What about the exposure thing? Well you can use the same sort of idea. Set the exposure and forget about it until the light/situation changes. Done. Again an example is called for - in any giving situation meter the palm of your hand in shadow (turn it away from the light and make sure it is not being filled by your white shirt, or other things that are not going to also fill your subject) set the exposure to about 1 stop less than your meter says (zone iv). Do a quick check of your palm in the light - it should be about 2 to 3 stops more than it was in shadow (zone vi - vii). If this is the case you are golden on both negative and slide film, with slide film you may want to temper it down a bit if the reading is 3 stops more than it was in shadow, with negative film, let it be. If you are asking what if the subject gets more light - well the only thing they will get is more fill light like off of a building or a white card - unless your light changes. How do you know if it changes? Look. Are you in the sun? Are you in the shade of a building? Did that change?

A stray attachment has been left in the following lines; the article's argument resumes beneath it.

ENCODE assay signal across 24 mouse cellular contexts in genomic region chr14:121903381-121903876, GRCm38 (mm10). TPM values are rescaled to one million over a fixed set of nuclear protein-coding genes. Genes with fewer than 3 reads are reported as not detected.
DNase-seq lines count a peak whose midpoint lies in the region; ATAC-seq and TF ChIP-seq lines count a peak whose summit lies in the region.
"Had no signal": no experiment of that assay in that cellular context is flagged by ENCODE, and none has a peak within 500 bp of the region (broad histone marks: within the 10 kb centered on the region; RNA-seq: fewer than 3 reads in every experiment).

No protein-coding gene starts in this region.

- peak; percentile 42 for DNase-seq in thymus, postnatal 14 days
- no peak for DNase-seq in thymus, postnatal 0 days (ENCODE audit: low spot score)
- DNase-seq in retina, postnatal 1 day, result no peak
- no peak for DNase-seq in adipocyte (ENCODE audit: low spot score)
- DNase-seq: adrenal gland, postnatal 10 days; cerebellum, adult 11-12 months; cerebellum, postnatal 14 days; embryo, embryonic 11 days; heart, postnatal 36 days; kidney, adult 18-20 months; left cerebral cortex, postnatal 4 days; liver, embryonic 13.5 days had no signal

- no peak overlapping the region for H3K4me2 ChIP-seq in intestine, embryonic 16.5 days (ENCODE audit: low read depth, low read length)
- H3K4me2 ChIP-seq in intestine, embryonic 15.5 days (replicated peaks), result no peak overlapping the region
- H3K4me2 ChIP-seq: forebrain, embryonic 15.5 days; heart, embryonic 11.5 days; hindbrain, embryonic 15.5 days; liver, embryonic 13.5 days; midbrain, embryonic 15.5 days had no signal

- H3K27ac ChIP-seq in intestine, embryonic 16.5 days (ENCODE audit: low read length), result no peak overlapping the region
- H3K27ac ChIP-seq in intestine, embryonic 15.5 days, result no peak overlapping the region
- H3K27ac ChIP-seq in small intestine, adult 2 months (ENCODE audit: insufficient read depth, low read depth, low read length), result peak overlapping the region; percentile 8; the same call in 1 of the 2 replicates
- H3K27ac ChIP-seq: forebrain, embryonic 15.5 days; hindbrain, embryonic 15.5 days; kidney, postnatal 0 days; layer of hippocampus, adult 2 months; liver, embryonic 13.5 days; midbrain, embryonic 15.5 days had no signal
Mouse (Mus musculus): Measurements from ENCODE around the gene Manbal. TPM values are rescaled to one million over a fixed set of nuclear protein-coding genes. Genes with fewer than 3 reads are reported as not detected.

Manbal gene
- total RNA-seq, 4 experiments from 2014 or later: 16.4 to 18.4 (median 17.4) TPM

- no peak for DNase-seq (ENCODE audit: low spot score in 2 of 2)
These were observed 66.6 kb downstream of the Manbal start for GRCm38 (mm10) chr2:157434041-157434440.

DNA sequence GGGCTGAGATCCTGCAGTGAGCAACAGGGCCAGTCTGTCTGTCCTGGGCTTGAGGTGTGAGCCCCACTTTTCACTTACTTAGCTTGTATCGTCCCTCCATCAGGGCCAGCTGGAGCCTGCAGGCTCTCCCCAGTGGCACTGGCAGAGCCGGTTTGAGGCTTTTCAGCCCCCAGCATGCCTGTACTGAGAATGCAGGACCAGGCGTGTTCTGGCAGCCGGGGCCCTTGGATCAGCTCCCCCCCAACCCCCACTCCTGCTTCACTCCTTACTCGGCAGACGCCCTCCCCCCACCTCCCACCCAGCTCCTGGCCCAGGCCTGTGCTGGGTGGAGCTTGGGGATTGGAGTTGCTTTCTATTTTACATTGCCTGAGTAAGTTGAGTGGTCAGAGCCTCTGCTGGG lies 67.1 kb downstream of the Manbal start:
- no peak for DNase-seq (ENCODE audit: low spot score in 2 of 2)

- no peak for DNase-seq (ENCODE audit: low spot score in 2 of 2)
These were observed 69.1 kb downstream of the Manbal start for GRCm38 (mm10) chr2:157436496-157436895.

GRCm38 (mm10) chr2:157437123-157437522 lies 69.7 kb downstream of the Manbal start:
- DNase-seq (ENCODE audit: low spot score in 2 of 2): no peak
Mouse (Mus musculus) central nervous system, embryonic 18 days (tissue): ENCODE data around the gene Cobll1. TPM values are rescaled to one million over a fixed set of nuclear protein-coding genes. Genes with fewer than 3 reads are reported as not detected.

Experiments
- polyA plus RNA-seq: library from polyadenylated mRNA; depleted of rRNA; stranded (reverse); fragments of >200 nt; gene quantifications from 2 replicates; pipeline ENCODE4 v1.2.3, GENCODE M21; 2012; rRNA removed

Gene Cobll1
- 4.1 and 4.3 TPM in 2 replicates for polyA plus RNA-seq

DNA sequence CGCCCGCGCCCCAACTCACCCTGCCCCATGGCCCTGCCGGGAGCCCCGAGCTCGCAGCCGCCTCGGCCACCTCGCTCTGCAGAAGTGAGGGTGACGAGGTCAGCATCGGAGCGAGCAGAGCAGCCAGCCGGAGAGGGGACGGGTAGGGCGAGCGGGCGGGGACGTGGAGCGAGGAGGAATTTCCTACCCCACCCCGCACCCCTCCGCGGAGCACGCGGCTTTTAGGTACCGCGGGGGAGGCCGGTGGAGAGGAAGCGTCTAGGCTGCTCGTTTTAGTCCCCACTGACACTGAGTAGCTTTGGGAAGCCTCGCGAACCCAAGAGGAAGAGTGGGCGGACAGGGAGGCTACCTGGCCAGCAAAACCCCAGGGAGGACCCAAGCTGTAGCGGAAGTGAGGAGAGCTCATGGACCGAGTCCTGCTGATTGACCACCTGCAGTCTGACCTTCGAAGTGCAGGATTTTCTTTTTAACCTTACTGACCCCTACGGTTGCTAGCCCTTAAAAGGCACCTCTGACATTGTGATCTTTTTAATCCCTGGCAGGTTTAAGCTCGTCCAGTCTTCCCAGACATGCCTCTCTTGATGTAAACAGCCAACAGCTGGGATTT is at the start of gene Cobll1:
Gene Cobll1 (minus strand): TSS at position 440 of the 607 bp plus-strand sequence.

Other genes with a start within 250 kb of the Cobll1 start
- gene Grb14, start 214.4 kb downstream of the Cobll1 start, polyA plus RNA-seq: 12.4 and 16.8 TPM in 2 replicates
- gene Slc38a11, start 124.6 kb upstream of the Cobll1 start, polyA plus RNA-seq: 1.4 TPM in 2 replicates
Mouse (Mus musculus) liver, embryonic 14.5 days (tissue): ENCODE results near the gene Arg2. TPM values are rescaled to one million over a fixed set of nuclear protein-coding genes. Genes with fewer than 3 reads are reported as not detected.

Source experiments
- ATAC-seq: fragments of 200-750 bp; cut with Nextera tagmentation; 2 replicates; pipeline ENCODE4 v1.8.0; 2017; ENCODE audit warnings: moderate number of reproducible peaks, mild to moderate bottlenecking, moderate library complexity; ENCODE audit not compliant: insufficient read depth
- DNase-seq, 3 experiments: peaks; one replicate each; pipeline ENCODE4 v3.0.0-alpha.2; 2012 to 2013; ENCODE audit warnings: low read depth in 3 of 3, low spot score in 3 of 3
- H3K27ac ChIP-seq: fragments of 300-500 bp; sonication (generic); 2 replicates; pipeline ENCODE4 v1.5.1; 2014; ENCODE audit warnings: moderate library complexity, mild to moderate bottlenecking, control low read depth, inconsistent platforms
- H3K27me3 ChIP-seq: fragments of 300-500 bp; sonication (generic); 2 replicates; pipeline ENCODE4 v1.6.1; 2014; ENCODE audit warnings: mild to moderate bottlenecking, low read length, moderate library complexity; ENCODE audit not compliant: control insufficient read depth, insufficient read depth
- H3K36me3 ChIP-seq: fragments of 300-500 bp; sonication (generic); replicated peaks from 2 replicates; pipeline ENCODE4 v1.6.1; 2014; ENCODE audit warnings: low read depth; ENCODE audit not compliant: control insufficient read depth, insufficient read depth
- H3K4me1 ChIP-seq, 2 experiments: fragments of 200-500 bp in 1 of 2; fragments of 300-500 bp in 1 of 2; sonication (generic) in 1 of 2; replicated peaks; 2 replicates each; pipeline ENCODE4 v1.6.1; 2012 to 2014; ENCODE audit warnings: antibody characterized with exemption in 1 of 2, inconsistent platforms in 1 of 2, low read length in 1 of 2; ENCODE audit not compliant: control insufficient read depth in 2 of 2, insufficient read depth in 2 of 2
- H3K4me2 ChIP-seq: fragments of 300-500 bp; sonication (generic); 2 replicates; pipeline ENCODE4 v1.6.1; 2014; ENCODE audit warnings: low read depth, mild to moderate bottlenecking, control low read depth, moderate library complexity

I am oversimplifying this a bit - but it is really simple. What's more is after a little practice you will actually get MORE consistent exposures that your evaluative vunder meter. The only time the brand new fantastic metering is actually good is if the light is changing really fast (rare) or you have no idea what you are doing. To tell you the truth I actually meter and set my exposure closer to the way I just described most of the time. it is far better than having 400 images of the exact same subject, in the exact same light with exposures all over the map somewhere between a bit over and a bit under at 1/10 of a stop increments just because you changed the framing a bit or the subject turned their head a little bit one way or the other into the shadow or into the light.
Hope this helps people trying to understand what the world would be like without a meter changing the exposure every 1/8000 th of a second and what it might be like without auto-focus. I really hope it helps some of the lost souls searching the inter-webs looking for the long lost Leica M9 auto-focus lens knowing that all of us are just leaving out the auto-focus specs because we are idiots or something.
Ps. The included shots are not supposed to be the best images ever made - they were the first thing that I came across that I happened to use the two set it and forget it techniques just discussed. I just set the scanner to auto and let her rip - I am so lazy I didn't even crop off the film holder edges (as usual) or do any fine tuning - I am pretty sure if I spent 10 seconds on contrast/dodge/burn and added some sharpening to deal with what the scanner takes away - you might even be impressed.